Philip Morris’ scheme to pay pharmacists for ordering VEEV vapes has led to a huge backlash and the scheme being paused, reports The Guardian.
Health experts in Australia have called Philip Morris’ scheme, which involved paying pharmacists AUD 275 (USD 192) for placing an initial order stock of its VEEV vapes, “nothing short of appalling.” The scheme, which has now been paused, would have meant pharmacists would have received AUD 5 (USD 3.48) every time they dispense a VEEV script, AUD 10 (USD 6.96) for educating new patients about the device and AUD 5 (USD 3.48) for referring patients to a doctor to get a prescription for VEEV, reports The Guardian.
PharmaPrograms, the platform responsible for the handling the scheme, has put the scheme on hold among a growing concern behind the ethics of a tobacco company incentivising the sale of its products via pharmacists.
“Following recent advice, PharmaPrograms has taken the decision to postpone the launch whilst a review of all components of the program are being completed,” PharmaPrograms told members in an email.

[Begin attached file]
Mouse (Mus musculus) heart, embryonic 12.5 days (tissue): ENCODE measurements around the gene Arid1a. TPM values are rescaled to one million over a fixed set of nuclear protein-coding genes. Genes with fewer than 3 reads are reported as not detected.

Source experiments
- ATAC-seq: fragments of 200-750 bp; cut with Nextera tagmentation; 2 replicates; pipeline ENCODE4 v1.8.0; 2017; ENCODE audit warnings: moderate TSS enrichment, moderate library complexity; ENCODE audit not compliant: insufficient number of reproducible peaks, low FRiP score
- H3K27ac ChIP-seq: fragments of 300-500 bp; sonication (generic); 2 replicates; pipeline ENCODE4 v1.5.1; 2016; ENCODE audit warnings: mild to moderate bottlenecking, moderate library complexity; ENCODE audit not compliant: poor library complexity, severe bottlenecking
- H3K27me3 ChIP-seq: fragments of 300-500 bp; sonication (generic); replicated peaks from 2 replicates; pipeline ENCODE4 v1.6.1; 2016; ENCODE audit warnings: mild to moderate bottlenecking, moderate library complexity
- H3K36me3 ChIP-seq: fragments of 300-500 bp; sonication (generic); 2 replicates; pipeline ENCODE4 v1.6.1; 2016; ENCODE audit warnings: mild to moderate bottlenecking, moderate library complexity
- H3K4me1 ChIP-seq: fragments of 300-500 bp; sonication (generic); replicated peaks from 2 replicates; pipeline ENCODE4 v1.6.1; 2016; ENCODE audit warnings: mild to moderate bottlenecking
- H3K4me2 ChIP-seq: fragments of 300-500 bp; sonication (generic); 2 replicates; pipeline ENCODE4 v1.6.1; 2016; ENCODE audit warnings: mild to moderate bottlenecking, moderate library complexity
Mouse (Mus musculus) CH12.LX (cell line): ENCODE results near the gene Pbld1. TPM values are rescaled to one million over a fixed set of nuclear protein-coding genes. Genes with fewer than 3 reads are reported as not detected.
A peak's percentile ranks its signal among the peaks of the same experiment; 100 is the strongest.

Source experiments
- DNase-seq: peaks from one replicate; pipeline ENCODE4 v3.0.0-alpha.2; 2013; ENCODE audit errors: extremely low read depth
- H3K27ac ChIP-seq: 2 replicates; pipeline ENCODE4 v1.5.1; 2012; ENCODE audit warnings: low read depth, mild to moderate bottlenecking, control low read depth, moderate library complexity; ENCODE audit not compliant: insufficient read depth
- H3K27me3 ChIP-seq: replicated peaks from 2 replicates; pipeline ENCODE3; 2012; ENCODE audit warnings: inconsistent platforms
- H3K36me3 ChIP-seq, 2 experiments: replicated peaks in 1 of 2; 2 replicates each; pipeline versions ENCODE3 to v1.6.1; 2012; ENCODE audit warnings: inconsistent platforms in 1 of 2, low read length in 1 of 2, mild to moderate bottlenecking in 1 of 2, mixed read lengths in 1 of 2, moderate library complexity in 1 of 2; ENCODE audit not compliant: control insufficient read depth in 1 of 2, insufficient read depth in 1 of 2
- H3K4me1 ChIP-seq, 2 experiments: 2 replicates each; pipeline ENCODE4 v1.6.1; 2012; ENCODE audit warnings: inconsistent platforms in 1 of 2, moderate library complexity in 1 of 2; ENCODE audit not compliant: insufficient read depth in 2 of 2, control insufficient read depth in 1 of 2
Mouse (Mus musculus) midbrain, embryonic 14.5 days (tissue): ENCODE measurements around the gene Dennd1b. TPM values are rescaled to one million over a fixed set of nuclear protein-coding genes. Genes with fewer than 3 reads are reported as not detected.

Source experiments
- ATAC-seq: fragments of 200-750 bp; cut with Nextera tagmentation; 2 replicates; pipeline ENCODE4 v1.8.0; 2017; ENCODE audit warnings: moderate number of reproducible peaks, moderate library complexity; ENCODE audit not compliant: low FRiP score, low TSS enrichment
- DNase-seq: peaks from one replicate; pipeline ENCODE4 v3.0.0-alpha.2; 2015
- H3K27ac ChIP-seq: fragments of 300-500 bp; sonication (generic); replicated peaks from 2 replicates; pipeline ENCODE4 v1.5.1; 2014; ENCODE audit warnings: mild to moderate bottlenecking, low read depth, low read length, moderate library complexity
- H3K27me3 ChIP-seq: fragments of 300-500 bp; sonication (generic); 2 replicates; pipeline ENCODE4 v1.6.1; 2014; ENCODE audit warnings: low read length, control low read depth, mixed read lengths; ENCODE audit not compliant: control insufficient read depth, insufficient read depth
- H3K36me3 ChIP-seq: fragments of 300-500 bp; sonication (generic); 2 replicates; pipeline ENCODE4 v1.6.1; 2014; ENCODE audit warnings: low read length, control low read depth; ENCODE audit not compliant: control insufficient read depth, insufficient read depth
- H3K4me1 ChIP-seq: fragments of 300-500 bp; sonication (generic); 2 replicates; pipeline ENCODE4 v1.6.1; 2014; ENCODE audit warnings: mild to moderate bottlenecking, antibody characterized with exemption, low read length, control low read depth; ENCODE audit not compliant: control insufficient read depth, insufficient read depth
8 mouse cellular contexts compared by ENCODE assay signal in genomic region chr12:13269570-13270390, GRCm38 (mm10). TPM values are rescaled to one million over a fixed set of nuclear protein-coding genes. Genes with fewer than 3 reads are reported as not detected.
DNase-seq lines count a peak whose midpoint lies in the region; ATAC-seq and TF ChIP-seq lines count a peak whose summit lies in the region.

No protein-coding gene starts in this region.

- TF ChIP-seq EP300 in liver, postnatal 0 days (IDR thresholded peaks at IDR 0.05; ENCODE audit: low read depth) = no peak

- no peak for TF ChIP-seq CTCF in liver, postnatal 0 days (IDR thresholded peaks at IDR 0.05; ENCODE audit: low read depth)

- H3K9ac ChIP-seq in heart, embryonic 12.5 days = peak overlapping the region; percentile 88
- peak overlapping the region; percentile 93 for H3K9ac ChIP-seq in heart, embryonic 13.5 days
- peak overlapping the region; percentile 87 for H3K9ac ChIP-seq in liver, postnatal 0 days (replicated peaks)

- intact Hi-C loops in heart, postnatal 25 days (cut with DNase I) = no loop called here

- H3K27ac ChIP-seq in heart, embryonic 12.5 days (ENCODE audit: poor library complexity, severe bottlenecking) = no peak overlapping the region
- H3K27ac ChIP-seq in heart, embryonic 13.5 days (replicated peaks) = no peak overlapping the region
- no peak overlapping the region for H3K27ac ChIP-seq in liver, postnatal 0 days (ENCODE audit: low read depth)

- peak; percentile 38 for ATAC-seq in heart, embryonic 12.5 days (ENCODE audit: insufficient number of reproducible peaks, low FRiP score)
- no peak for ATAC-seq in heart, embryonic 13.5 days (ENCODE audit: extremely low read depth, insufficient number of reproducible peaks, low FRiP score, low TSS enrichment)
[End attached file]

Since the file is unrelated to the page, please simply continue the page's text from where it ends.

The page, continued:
“The intent of the proposed program was to support appropriate use for the approved patients, who have been prescribed nicotine vaping products by an authorised prescriber. As well as provide pharmacists with information about the unique regulatory requirements for prescribing and supplying vaping products.”
The Pharmaceutical Society of Australia has condemned the scheme with a spokesperson saying: “Big tobacco’s attempt at financial kickbacks shows absolute contempt for pharmacists. Contempt for their integrity. Contempt for pharmacist’s professional and ethical obligation to put the health and wellbeing of their patients first. Multinational tobacco companies have no place in health care.”